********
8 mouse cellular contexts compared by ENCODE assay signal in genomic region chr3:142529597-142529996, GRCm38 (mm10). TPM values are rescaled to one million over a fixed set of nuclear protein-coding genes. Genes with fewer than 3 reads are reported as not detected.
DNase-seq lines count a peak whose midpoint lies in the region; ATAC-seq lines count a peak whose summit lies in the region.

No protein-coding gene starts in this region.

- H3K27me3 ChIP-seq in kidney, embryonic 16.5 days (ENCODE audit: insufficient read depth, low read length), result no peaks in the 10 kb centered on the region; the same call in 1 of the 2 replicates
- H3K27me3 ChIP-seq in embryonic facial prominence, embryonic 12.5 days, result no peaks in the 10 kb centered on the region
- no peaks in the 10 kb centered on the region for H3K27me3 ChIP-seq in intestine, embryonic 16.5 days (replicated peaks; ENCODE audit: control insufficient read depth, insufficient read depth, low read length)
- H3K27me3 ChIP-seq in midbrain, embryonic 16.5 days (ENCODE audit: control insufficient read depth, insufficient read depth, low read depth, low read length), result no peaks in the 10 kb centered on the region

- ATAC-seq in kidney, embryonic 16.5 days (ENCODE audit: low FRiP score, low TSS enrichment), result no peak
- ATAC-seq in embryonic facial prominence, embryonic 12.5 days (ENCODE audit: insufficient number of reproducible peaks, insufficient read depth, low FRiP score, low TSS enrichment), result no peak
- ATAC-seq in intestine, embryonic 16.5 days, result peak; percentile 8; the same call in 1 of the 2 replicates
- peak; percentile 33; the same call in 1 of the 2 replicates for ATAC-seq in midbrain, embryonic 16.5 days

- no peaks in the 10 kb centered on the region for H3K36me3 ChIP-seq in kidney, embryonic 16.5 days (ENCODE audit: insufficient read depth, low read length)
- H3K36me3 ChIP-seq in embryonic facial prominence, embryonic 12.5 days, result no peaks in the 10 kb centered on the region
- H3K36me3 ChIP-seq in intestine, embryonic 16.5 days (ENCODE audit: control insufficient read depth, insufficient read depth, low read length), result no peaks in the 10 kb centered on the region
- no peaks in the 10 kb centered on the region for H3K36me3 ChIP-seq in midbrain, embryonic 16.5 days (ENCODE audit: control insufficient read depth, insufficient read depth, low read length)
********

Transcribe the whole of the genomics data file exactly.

8 mouse cellular contexts compared by ENCODE assay signal in genomic region chr3:142529597-142529996, GRCm38 (mm10). TPM values are rescaled to one million over a fixed set of nuclear protein-coding genes. Genes with fewer than 3 reads are reported as not detected.
DNase-seq lines count a peak whose midpoint lies in the region; ATAC-seq lines count a peak whose summit lies in the region.

No protein-coding gene starts in this region.

- H3K27me3 ChIP-seq in kidney, embryonic 16.5 days (ENCODE audit: insufficient read depth, low read length), result no peaks in the 10 kb centered on the region; the same call in 1 of the 2 replicates
- H3K27me3 ChIP-seq in embryonic facial prominence, embryonic 12.5 days, result no peaks in the 10 kb centered on the region
- no peaks in the 10 kb centered on the region for H3K27me3 ChIP-seq in intestine, embryonic 16.5 days (replicated peaks; ENCODE audit: control insufficient read depth, insufficient read depth, low read length)
- H3K27me3 ChIP-seq in midbrain, embryonic 16.5 days (ENCODE audit: control insufficient read depth, insufficient read depth, low read depth, low read length), result no peaks in the 10 kb centered on the region

- ATAC-seq in kidney, embryonic 16.5 days (ENCODE audit: low FRiP score, low TSS enrichment), result no peak
- ATAC-seq in embryonic facial prominence, embryonic 12.5 days (ENCODE audit: insufficient number of reproducible peaks, insufficient read depth, low FRiP score, low TSS enrichment), result no peak
- ATAC-seq in intestine, embryonic 16.5 days, result peak; percentile 8; the same call in 1 of the 2 replicates
- peak; percentile 33; the same call in 1 of the 2 replicates for ATAC-seq in midbrain, embryonic 16.5 days

- no peaks in the 10 kb centered on the region for H3K36me3 ChIP-seq in kidney, embryonic 16.5 days (ENCODE audit: insufficient read depth, low read length)
- H3K36me3 ChIP-seq in embryonic facial prominence, embryonic 12.5 days, result no peaks in the 10 kb centered on the region
- H3K36me3 ChIP-seq in intestine, embryonic 16.5 days (ENCODE audit: control insufficient read depth, insufficient read depth, low read length), result no peaks in the 10 kb centered on the region
- no peaks in the 10 kb centered on the region for H3K36me3 ChIP-seq in midbrain, embryonic 16.5 days (ENCODE audit: control insufficient read depth, insufficient read depth, low read length)